Stories from the Judge
Merrick Garland Visits the Law School, Discusses High-Profile Cases and Why Future Lawyers Should Prepare for Multiple Paths
Merrick Garland had some stories to tell, the sort that one accrues over four decades as a litigator in private practice, a prosecutor, and a federal appellate judge.
And so, looking out at the standing-room-only crowd in the University of Chicago Law School’s courtroom Friday afternoon, the chief judge of the DC Circuit Court of Appeals talked about the Department of Justice job that put him at the helm of two high-profile domestic terrorism cases, describing the capture of Unabomber Ted Kaczynski and the aftermath of the Oklahoma City bombing. He told students how leaving a lucrative law firm partnership for public service felt like “jumping off a cliff” but was ultimately worth it, talked about why government needs both political appointees and career staff, and brought down the house by recounting the time he asked Harry Potter author J.K. Rowling if the gemstone ring on her hand was a horcrux.
What he didn’t discuss: either current politics or his 2016 nomination to the US Supreme Court, a deeply contentious process that led President Obama to visit the Law School to make a national pitch for Garland from the Green Lounge.
Instead, Garland, who appeared as part of the Law School’s Edward Levi Distinguished Visiting Jurist Program, offered a sweeping look at what it means to serve the public as a lawyer and judge, peppering his tales with humor, insight, and career advice.
“You will find that whatever you think you’re going to be as a lawyer, you will probably be wrong—you’ll do something different,” said Garland, who appeared beside his former law clerk Justin Driver, the Harry N. Wyatt Professor of Law, for the hour-long question-and-answer event. “You should take as many black-letter courses as you can … Having a broad array of basic legal knowledge will help you make those [career] transitions.”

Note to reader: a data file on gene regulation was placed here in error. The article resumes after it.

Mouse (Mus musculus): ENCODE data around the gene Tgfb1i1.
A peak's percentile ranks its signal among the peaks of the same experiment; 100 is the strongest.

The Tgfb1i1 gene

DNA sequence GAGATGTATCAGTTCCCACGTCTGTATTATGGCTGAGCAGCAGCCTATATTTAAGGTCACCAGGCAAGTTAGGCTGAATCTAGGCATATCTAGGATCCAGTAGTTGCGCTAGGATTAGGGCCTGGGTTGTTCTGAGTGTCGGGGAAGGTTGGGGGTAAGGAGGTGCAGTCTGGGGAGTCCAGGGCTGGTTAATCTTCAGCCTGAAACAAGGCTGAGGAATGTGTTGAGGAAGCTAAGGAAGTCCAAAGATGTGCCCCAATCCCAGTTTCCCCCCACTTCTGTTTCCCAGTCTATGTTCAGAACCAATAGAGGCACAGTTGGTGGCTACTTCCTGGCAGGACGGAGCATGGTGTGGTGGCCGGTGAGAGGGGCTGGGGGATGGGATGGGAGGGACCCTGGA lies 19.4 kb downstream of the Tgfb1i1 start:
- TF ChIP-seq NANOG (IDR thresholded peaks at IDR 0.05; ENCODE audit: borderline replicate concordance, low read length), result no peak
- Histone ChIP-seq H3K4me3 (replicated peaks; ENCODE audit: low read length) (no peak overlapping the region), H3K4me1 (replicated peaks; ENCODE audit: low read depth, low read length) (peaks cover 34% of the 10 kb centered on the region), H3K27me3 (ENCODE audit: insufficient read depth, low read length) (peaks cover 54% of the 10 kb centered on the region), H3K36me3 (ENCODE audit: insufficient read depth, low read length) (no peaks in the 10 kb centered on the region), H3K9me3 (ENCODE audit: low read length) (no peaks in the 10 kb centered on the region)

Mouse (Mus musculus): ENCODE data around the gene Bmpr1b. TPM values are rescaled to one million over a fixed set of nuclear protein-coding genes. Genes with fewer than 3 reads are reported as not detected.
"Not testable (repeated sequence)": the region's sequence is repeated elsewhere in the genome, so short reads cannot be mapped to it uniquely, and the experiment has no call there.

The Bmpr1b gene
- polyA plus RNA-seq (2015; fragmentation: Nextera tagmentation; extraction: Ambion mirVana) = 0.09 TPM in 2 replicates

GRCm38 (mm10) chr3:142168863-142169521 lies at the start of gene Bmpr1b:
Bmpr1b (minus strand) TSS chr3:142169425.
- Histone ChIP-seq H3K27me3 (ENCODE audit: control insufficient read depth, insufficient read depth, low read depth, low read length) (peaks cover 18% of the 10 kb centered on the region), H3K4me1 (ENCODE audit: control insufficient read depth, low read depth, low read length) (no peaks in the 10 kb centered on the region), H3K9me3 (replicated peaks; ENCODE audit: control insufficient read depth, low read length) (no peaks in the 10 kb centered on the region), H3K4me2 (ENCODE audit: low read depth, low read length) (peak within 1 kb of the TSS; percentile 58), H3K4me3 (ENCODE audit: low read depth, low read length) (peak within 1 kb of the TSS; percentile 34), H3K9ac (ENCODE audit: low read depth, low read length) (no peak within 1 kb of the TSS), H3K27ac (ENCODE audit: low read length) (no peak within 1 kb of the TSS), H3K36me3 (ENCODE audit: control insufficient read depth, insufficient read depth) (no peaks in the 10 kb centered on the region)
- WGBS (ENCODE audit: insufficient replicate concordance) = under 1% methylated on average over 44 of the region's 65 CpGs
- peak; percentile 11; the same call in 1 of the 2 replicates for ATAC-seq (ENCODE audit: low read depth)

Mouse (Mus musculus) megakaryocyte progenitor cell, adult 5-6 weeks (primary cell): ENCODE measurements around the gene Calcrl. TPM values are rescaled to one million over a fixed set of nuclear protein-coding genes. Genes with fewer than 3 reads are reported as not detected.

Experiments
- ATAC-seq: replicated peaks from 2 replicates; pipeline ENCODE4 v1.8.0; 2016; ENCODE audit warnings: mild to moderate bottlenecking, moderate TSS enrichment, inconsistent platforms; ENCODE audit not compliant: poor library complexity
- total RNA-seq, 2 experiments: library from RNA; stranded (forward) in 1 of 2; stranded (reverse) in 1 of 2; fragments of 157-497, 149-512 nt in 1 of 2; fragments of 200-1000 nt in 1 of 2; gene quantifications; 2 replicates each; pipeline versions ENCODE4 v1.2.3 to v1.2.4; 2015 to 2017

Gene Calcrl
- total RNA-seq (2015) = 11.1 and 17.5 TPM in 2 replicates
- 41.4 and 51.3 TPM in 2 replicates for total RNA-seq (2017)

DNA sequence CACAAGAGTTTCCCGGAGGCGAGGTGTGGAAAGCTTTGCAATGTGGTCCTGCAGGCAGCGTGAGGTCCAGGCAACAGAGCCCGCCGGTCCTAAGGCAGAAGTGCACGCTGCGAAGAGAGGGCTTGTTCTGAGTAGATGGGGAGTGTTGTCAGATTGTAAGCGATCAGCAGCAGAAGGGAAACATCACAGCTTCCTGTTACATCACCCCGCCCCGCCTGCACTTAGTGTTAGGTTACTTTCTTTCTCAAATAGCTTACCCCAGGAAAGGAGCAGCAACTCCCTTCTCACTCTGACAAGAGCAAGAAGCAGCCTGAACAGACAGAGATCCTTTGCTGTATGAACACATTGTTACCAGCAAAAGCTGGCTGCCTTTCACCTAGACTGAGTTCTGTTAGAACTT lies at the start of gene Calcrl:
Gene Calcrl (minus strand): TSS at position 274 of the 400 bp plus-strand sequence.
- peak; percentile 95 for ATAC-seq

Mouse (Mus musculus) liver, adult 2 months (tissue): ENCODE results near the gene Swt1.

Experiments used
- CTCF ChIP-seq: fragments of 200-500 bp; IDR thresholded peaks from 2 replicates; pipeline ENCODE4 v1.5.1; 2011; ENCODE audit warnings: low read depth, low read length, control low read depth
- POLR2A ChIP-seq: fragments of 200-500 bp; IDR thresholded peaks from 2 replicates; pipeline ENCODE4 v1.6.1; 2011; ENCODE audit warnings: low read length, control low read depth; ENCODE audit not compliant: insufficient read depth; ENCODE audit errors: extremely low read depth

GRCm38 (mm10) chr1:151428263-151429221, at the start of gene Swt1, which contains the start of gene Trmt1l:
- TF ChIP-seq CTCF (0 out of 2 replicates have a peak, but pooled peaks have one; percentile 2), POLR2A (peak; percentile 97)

Garland talked about his own career path—from his early interest in medicine, which he said he rethought after taking chemistry in college, to his clerkships with Judge Henry Friendly of the US Court of Appeals for the Second Circuit and Supreme Court Justice William Brennan, to his decision to leave Arnold & Porter to become an assistant US attorney in the District of Columbia. He returned to the law firm briefly, he told students, but was drawn back to public service in 1993, first as a deputy assistant attorney general in the Department of Justice’s Criminal Division and then as principal deputy to US Deputy Attorney General Jamie Gorelick.
It was in that role that he worked on the Oklahoma City bombing and Unabomber investigations, two of the highest profile cases he handled as a prosecutor. (Garland, who was appointed by President Clinton, joined the US Court of Appeals for the District of Columbia in 1997, taking the seat vacated by Law School alumnus Abner J. Mikva, ’51.)
Leading students through the events of April 19, 1995, when a truck-bomb attack on the Alfred P. Murrah Federal Building in Oklahoma City killed 168 people, Garland described both the tragedy and investigation.
“It was a horrific event,” Garland said, “but there were some lucky breaks in the case.” Just two blocks from the scene, investigators discovered an axle from the Ryder truck Timothy McVeigh and his co-conspirator had used in the attack, and that clue led them to the truck rental facility. A sketch artist created a rendering of the man who had rented the truck and “we ended up with a picture that looked an awful lot like Timothy McVeigh,” Garland said. Investigators went to nearby motels with the sketch and finally identified McVeigh, who had registered under his own name. (He had, however, used the same fake name to rent the truck and order Chinese food, Garland said, which helped convince investigators that they had found their target.)